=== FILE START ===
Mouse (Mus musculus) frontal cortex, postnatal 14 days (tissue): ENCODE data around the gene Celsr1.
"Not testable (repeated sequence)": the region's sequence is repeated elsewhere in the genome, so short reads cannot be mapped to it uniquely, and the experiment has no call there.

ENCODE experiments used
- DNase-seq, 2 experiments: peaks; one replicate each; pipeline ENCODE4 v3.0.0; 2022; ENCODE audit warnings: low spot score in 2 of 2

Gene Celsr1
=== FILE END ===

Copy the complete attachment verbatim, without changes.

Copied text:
Mouse (Mus musculus) frontal cortex, postnatal 14 days (tissue): ENCODE data around the gene Celsr1.
"Not testable (repeated sequence)": the region's sequence is repeated elsewhere in the genome, so short reads cannot be mapped to it uniquely, and the experiment has no call there.

ENCODE experiments used
- DNase-seq, 2 experiments: peaks; one replicate each; pipeline ENCODE4 v3.0.0; 2022; ENCODE audit warnings: low spot score in 2 of 2

Gene Celsr1